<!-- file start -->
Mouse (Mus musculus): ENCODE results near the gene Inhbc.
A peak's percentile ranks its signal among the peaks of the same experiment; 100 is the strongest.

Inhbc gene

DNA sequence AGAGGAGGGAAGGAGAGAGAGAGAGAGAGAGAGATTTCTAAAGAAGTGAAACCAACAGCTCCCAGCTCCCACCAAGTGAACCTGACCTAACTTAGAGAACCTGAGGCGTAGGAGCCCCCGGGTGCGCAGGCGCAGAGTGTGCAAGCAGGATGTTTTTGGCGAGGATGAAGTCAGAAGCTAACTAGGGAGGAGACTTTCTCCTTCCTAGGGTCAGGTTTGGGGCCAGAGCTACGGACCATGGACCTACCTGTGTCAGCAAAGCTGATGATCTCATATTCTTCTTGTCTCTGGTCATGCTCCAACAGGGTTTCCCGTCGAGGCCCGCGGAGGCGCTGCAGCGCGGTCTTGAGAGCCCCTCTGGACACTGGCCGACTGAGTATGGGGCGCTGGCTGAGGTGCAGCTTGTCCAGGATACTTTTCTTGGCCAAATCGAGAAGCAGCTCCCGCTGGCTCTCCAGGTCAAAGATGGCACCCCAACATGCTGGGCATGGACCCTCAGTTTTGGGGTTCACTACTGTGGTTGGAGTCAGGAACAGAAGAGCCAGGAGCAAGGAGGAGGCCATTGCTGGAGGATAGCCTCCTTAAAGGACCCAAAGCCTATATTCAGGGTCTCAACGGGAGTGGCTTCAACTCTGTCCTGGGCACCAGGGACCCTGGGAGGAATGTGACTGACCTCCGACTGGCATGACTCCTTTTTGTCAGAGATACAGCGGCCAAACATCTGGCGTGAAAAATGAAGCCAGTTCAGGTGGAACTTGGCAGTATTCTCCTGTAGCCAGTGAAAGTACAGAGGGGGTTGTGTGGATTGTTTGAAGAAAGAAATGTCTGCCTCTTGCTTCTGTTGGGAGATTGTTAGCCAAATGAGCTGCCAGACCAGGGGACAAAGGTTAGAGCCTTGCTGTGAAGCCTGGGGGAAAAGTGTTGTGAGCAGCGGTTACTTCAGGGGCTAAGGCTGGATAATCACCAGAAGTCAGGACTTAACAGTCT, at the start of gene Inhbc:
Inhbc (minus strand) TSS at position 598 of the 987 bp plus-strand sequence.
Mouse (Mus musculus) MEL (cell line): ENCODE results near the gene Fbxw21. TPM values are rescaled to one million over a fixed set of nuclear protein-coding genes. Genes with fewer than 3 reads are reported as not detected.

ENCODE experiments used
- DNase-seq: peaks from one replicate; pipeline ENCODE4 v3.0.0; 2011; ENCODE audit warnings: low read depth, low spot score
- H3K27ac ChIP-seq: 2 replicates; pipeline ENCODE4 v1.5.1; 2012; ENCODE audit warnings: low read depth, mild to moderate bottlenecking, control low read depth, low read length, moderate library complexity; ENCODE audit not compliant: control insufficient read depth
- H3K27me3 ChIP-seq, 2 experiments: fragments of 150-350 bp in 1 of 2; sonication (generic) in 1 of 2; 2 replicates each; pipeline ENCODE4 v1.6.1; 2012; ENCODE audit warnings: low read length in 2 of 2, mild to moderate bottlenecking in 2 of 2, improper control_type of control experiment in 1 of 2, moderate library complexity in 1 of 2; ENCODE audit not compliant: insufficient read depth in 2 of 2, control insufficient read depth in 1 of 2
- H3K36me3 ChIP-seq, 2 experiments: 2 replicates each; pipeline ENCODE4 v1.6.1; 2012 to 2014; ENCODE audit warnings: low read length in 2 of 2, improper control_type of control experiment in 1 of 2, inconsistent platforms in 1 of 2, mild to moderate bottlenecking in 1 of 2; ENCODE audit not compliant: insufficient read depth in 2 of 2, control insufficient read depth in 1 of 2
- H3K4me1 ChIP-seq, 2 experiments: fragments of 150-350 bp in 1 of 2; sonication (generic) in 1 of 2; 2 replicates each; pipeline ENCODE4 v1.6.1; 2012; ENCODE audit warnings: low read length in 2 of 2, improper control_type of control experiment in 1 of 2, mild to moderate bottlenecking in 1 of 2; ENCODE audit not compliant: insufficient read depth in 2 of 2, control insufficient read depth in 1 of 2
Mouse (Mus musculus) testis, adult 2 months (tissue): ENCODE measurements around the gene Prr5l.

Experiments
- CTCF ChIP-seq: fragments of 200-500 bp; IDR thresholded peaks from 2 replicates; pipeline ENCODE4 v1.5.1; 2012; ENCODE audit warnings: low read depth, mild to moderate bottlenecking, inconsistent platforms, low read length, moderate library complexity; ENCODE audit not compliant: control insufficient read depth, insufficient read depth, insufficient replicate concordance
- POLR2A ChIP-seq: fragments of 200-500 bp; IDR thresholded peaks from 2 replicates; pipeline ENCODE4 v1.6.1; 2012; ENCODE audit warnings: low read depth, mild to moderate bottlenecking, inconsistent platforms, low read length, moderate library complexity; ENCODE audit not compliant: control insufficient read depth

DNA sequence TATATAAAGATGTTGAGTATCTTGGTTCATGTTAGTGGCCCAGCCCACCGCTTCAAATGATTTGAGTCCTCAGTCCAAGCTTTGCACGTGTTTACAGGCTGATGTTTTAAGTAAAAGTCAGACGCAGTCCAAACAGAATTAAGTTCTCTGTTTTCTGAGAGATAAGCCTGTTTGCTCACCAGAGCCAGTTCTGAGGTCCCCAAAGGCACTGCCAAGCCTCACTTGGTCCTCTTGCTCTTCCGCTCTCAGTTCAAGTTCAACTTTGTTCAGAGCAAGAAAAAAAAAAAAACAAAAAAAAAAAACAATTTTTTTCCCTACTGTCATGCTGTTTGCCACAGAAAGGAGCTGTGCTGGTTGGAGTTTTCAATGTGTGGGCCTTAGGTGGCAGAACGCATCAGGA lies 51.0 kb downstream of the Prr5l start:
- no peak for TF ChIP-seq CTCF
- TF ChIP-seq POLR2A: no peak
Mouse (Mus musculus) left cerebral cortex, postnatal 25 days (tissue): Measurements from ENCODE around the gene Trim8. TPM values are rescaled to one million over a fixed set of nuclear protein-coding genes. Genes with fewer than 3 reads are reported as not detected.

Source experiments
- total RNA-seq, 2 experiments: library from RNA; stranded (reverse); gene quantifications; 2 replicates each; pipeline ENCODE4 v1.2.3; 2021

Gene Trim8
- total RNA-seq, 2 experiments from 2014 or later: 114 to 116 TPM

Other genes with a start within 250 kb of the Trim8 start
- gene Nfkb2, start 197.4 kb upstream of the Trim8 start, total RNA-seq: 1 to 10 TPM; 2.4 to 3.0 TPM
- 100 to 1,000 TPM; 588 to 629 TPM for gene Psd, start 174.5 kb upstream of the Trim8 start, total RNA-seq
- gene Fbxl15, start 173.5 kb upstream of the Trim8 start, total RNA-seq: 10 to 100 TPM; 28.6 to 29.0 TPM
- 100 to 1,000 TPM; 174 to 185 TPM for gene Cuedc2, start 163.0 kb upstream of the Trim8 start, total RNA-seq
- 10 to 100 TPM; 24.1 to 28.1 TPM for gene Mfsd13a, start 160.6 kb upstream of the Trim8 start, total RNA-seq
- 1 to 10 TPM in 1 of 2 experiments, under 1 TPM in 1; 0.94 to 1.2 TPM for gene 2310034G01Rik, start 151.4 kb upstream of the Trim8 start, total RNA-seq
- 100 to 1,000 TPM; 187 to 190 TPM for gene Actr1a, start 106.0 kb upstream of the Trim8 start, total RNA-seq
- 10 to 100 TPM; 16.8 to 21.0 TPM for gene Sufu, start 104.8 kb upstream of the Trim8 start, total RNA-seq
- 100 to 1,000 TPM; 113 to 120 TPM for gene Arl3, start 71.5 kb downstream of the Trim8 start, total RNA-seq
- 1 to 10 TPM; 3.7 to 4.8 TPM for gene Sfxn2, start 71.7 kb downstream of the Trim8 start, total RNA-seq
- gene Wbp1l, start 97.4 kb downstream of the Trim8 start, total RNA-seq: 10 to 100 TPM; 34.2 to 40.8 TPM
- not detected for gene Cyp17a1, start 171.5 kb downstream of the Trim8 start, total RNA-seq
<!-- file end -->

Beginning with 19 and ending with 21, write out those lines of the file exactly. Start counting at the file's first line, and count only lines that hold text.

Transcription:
- TF ChIP-seq POLR2A: no peak
Mouse (Mus musculus) left cerebral cortex, postnatal 25 days (tissue): Measurements from ENCODE around the gene Trim8. TPM values are rescaled to one million over a fixed set of nuclear protein-coding genes. Genes with fewer than 3 reads are reported as not detected.

Source experiments